Black’s Law Dictionary defines contempt of court as follows: “The act of demeaning the court, preventig [sic] justice adminstration [sic], or disobeying a sentence of the court.   It is [generally] criminal [in nature] and can lead to fines or imprisonment.”[17]  However, North Carolina law surrounding contempt of court is somewhat more complicated than such a simple definition would lead one to believe.[18]  For example, in North Carolina, contempt of court can be either civil in nature or criminal in nature.[19]  What more, the overarching nature of the original action does not dictate the nature of the contempt proceeding.[20]  For example, a criminal defendant can be held in civil contempt of court,[21] just as a civil defendant can be held in criminal contempt of court.[22]  Further, a contemptnor defendant can be held in both criminal and civil contempt in the same proceeding, so long as each finding of contempt is based on separate and discrete conduct.[23]

However, determining whether a contempt proceeding is civil or criminal is of utmost importance for litigants because the nature of the proceeding will define the parties’ procedural and substantive rights (including what penalties can be imposed), the burden of proof required, and the right of appellate review.[24]  Though, as North Carolina courts have repeatedly recognized, “the demarcation between [civil and criminal contempt] may be hazy at best.”[25]  Therefore, North Carolina courts look to the purpose for which the proceeding was initiated, while considering the nature of the conduct being punished.[26]  Generally, “[c]riminal contempt is imposed in order to preserve the court’s authority and to punish disobedience of its orders.”[27]  Further, criminal contempt “is generally applied where the judgment is in punishment of an act already accomplished.”[28]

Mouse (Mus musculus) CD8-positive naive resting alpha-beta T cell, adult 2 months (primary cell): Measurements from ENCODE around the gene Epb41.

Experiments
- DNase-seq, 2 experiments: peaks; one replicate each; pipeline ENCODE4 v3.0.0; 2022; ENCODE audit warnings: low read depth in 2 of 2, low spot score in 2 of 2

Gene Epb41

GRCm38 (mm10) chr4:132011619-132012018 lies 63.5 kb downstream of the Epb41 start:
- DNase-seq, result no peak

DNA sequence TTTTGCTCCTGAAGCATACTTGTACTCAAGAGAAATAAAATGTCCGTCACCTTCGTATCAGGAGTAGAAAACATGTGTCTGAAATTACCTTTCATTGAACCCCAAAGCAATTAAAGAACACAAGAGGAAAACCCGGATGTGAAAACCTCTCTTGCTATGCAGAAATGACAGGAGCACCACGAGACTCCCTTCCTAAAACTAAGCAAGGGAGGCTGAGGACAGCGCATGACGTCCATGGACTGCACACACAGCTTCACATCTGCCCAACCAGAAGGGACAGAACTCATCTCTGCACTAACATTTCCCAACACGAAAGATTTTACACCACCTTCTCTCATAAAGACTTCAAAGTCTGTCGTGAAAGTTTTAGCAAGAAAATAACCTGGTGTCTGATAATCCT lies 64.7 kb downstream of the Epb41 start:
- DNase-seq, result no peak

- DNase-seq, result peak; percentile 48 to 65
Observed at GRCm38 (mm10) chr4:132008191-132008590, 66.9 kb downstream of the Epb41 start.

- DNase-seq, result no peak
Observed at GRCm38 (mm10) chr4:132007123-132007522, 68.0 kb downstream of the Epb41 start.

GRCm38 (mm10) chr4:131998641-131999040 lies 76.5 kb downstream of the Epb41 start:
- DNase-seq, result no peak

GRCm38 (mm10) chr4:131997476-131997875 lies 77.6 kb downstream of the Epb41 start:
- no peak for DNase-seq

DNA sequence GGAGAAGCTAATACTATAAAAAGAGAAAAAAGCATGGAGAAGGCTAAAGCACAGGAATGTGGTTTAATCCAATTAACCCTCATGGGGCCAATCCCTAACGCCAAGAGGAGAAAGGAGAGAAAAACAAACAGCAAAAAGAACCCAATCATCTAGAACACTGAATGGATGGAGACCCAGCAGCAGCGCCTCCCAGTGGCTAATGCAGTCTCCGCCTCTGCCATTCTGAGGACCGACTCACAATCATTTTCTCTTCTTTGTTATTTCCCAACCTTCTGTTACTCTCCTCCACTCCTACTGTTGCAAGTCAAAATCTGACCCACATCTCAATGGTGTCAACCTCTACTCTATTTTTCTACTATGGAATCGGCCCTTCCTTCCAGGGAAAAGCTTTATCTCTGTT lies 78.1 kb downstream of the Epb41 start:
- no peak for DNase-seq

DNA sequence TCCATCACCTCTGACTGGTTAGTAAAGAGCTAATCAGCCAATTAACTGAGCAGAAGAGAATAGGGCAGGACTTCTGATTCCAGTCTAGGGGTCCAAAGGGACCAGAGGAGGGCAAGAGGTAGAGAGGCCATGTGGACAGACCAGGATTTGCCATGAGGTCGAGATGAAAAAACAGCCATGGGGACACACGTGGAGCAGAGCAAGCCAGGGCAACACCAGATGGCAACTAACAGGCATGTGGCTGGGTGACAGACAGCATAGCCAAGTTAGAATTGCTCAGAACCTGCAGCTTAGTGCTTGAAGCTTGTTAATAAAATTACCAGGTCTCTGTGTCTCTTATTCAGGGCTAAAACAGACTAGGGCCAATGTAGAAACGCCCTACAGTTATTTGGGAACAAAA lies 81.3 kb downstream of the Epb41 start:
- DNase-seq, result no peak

Upon a finding of criminal contempt, like all criminal statutes, the available penalties a trial court may impose are codified.[29]  Generally, a criminal contemptnor can be punished via a judicial censure, a fine, and/or imprisonment for up to thirty days.[30]  As noted in the statutory framework of the North Carolina general statutes, the provisions pertaining to criminal contempt were meant to preempt existing common law by providing a uniform and exclusive statutory scheme governing such proceedings.[31]     

Criminal Contempt in the Family Law Context: A Civil Action

The interaction of North Carolina law governing attorneys fees and contempt of court collided in Grier v. Grier.[32]  In this case, the contemptnor defendant, Mrs. Grier, was held in criminal contempt of court for violating the court’s child custody order.[33]  As a result of the finding, the prosecuting party, Mr. Grier, sought an award of attorneys fees from Mrs. Grier under N.C. Gen. Stat. § 50-13.6.[34]  Mrs. Grier challenged the award of attorneys fees as an improper remedy under the exclusive criminal contempt remedies enumerated at  N.C. Gen. Stat. § 5A-12.[35]  Ultimately, the question asked to the court was whether a party in a family law dispute (a civil proceeding) prosecuting a claim of criminal contempt of court (a criminal proceeding) could recover attorneys fees (civil penalty) as a sanction.